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Adults have a long, square-tipped brown tail and are a brown or dull-brown color across the back with some shading into deep gray on the wing feathers. Breast and belly feathers may be streaked; the flanks usually are. In most cases, adult males' heads, necks and shoulders are reddish. This color sometimes extends to the stomach and down the back, between the wings. Male coloration varies in intensity with the seasons and is derived from the berries and fruits in its diet. As a result, the colors range from pale straw-yellow through bright orange (both rare) to deep, intense red. Adult females have brown upperparts and streaked underparts. Their song is a rapid, cheery warble or a variety of chirps.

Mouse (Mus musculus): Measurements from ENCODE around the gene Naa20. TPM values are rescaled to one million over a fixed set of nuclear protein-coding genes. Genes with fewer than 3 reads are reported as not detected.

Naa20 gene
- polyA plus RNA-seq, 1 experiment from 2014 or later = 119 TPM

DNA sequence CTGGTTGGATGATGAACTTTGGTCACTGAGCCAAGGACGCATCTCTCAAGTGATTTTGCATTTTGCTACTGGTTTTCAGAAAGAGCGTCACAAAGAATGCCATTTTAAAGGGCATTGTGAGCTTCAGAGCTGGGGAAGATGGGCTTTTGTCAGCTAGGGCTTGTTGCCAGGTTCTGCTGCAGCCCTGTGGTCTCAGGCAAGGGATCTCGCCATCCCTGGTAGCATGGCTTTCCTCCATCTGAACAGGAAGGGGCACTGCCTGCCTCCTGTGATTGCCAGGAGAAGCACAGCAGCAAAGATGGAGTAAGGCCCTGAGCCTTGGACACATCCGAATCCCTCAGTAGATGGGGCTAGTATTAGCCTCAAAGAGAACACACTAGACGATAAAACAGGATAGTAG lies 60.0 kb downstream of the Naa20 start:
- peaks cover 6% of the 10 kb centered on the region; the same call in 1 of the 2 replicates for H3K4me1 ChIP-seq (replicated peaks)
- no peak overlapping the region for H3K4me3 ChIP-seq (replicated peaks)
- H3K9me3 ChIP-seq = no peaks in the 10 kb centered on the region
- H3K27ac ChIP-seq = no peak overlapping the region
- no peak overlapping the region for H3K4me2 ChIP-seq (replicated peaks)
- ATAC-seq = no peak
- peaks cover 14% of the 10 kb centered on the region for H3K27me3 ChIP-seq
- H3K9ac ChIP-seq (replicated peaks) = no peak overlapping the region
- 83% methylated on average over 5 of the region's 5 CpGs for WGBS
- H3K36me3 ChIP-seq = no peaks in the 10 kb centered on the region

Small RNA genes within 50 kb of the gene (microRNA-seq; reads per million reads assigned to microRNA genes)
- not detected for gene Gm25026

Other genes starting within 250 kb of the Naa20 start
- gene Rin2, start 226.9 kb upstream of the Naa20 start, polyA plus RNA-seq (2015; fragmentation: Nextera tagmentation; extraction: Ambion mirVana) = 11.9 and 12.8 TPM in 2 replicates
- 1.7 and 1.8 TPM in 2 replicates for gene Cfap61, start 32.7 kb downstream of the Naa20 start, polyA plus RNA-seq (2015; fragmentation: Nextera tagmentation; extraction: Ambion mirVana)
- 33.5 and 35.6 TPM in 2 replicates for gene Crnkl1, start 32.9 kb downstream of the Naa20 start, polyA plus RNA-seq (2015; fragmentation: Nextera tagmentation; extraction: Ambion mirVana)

These birds are mainly permanent residents; some eastern birds migrate south. Their breeding habitat is urban and suburban areas in the East as well as various semi-open areas in the West from southern Canada to northern Florida and the Mexican state of Oaxaca; the population in central Chiapas may be descended from escaped cagebirds. Originally only a resident of Mexico and the southwestern United States, they were introduced to eastern North America in the 1940s. The birds were sold illegally in New York City as "Hollywood Finches", a marketing artifice. To avoid prosecution under the Migratory Bird Treaty Act of 1918, vendors and owners released the birds. They have become naturalized; in some unforested areas, they have displaced the native Purple Finch and non-native House Sparrow. In 1870, or before, they were introduced into Hawaii.
This pair visited the bird feeder as a pair several times.